UBC Theses and Dissertations
Playfulness in e-picturebooks : how the element of play manifests in transmediated and born-digital picturebook apps Frederico, Aline
This thesis analyzes how playfulness is expressed in eight picturebook apps available for the iPad, four of them being born-digital picturebook apps and the other four picturebooks being transmediated into apps from print counterparts. These works of digital literature, aimed at children between 3 and 8 years old, underwent a close reading through the lenses of social semiotics, as presented by Gunther Kress and Theo Van Leeuwen, and its manifestation in picturebook theory, as presented by David Lewis’ ecology of the picturebook. Playfulness was analyzed according to the three categories proposed by Nikolajeva: through the interanimation among modes, through metafiction and through performance–implicit and explicit. One born-digital and one transmediated app was selected among a sample of 100 picturebook apps as quintessential examples of that type of playfulness, although all apps manifested on different levels all kinds of playfulness. The multimodal analysis of these picturebook apps revealed that each app is unique in the way modes both individually and in combination work as a multimodal text in expressing playfulness. The different modes may work in counterpoint to generate irony, or they may complement each other building signs that are ironic in contrast with other signs inside the narrative. The inclusion of interactivity makes possible new combinations of modes that integrate reader inputs and various forms of participation. Participation is an important element in the construction of metafiction since, as interactive narratives, most texts manifest an overt recognition of the reader as a participant. The differences between born-digital and transmediated apps are subtle, but this sample suggested that the counterpart among modes is used as a playful resource more significantly in transmediated apps, while the born-digital apps count more on interactivity and performance to generate playfulness. Half of the transmediated apps manifested covert metafiction, while all of the born-digital texts manifested overt metafiction. Finally, in terms of performance, the born-digital apps showed highly theatricalized participation of the reader and also promoted reader participation in co-authoring, which was not seen in the transmediated apps.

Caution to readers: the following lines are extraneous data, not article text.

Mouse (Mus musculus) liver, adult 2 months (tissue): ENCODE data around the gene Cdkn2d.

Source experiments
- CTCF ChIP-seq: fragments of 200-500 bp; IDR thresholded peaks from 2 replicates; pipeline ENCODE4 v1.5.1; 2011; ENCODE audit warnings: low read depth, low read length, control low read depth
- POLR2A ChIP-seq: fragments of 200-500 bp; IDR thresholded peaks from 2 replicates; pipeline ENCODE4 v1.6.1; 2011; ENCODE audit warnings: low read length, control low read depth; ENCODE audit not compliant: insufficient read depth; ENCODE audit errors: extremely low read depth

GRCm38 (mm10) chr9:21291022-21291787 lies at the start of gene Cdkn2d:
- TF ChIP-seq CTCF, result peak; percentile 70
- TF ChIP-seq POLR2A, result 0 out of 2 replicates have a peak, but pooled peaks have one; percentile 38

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Attribution-NonCommercial-NoDerivs 2.5 Canada